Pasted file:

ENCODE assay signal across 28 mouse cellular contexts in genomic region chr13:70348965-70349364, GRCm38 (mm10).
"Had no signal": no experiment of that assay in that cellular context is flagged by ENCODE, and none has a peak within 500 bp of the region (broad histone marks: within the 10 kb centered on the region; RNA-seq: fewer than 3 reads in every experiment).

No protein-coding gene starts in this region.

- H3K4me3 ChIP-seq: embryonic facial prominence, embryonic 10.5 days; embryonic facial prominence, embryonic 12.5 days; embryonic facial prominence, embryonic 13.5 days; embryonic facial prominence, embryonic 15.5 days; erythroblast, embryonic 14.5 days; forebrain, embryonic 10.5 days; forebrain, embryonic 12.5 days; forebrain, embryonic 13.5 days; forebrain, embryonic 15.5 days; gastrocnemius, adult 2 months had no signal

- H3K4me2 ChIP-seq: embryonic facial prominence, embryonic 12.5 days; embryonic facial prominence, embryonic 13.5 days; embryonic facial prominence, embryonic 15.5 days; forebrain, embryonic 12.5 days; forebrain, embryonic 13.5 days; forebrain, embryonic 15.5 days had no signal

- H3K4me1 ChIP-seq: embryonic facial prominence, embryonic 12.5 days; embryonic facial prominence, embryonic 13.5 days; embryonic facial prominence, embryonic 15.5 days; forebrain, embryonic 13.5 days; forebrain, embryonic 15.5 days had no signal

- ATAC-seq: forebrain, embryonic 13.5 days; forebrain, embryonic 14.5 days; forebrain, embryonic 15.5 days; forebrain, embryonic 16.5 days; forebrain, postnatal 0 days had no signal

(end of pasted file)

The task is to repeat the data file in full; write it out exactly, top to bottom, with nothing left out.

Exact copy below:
ENCODE assay signal across 28 mouse cellular contexts in genomic region chr13:70348965-70349364, GRCm38 (mm10).
"Had no signal": no experiment of that assay in that cellular context is flagged by ENCODE, and none has a peak within 500 bp of the region (broad histone marks: within the 10 kb centered on the region; RNA-seq: fewer than 3 reads in every experiment).

No protein-coding gene starts in this region.

- H3K4me3 ChIP-seq: embryonic facial prominence, embryonic 10.5 days; embryonic facial prominence, embryonic 12.5 days; embryonic facial prominence, embryonic 13.5 days; embryonic facial prominence, embryonic 15.5 days; erythroblast, embryonic 14.5 days; forebrain, embryonic 10.5 days; forebrain, embryonic 12.5 days; forebrain, embryonic 13.5 days; forebrain, embryonic 15.5 days; gastrocnemius, adult 2 months had no signal

- H3K4me2 ChIP-seq: embryonic facial prominence, embryonic 12.5 days; embryonic facial prominence, embryonic 13.5 days; embryonic facial prominence, embryonic 15.5 days; forebrain, embryonic 12.5 days; forebrain, embryonic 13.5 days; forebrain, embryonic 15.5 days had no signal

- H3K4me1 ChIP-seq: embryonic facial prominence, embryonic 12.5 days; embryonic facial prominence, embryonic 13.5 days; embryonic facial prominence, embryonic 15.5 days; forebrain, embryonic 13.5 days; forebrain, embryonic 15.5 days had no signal

- ATAC-seq: forebrain, embryonic 13.5 days; forebrain, embryonic 14.5 days; forebrain, embryonic 15.5 days; forebrain, embryonic 16.5 days; forebrain, postnatal 0 days had no signal